Smith acknowledged the rule can help Dozier's case but said he views it as part of a larger issue. The jaywalking policy, he said, would create a standard so that future restaurants could avoid similar troubles getting liquor permits in a downtown that has five churches.

The state inspectors in charge of issuing liquor permits couldn't be reached this week.

"Instead of a state bureaucrat who does it his way, we prefer to have it done in the way that our people move about our downtown area," he said. "So that when those measurements are made, they're based on how people walk."

Asked whether the full reasoning behind the policy was explained at the council meeting, Smith said, "I don't have an opinion on that."

Church: Explanation in order

Herb Crump, pastor at Freedom Temple, said he has no objection to Dozier's restaurant plan, including the alcohol aspect. But Crump dislikes how the process has been handled. He said no one from the city approached him in advance to talk about the situation.

"Of course, we wouldn't support a gentleman's club or something," said Crump, who ran unsuccessfully for mayor in 2005. "But a family-oriented restaurant, we're not against."

Crump said the city's handling of the situation reminds him of the mentality taken two years ago toward a construction and debris landfill on Vernsdale Road. In that case, neighbors criticized the city for not using the term landfill in describing the project to the public, even though the term was used in internal city e-mails.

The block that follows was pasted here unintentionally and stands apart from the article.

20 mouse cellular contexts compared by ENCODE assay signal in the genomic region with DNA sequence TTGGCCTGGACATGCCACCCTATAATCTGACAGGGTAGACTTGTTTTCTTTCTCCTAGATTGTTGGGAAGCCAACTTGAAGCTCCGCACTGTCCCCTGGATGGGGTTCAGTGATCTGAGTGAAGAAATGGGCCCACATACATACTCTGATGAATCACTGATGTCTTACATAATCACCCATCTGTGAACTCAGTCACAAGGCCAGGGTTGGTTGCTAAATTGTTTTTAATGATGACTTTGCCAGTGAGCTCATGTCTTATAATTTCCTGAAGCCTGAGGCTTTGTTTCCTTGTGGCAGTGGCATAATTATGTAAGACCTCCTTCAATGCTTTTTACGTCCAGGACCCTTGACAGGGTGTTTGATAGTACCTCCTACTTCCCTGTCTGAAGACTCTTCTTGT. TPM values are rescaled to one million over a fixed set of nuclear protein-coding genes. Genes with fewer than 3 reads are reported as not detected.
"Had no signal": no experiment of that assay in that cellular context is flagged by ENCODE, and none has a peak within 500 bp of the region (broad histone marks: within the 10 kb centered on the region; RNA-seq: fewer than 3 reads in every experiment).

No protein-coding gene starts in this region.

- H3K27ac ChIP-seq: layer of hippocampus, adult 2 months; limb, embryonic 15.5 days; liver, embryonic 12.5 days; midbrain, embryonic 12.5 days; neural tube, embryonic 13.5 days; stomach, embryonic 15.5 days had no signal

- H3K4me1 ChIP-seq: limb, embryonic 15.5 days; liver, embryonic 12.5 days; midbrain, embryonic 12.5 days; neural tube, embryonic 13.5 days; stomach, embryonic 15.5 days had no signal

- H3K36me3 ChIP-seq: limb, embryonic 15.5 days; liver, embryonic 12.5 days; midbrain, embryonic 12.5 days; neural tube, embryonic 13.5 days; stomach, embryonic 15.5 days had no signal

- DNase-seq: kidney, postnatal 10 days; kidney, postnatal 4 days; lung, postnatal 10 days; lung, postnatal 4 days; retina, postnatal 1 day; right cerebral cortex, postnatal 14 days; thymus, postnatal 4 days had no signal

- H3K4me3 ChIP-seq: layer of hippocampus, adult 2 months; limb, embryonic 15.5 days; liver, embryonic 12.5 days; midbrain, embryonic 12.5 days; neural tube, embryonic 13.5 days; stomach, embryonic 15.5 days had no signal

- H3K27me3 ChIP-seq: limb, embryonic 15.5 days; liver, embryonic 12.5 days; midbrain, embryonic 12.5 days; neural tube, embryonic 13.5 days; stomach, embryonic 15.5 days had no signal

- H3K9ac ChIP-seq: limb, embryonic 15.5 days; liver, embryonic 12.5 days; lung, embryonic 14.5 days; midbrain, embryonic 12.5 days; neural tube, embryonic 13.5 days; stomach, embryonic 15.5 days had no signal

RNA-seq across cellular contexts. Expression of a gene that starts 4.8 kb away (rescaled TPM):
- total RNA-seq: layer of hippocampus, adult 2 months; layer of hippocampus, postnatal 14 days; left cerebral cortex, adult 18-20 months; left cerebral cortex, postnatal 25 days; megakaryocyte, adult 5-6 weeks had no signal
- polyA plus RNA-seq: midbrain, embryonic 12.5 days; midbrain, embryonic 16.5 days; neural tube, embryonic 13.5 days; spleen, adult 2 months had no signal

"They need to learn to treat all citizens fairly and improve communication," Crump said. "We're not against economic development. We just want things done fairly and respectfully."

Last week, city department directors traveled to Blowing Rock, N.C., for an annual overnight retreat. The focus this year was on technology and finding better ways to communicate with the public.

Proposed jaywalking rule

Between intersections where marked crosswalks are in place, and where mid-block crosswalks also are in place, pedestrians can only cross in those crosswalks.

The rule would be relevant only in downtown because it's the only place with mid-block crosswalks, city officials say.

Plans for a restaurant and bar

A Southern-themed restaurant is planned in the renovated Professional Center, a five-story building in downtown.

Hall Dozier, who also owns Moe's Southwest at Manchester Village, envisions an eatery called Citizen Corner and a downstairs bar called The Vault, where live music and drinks would be offered.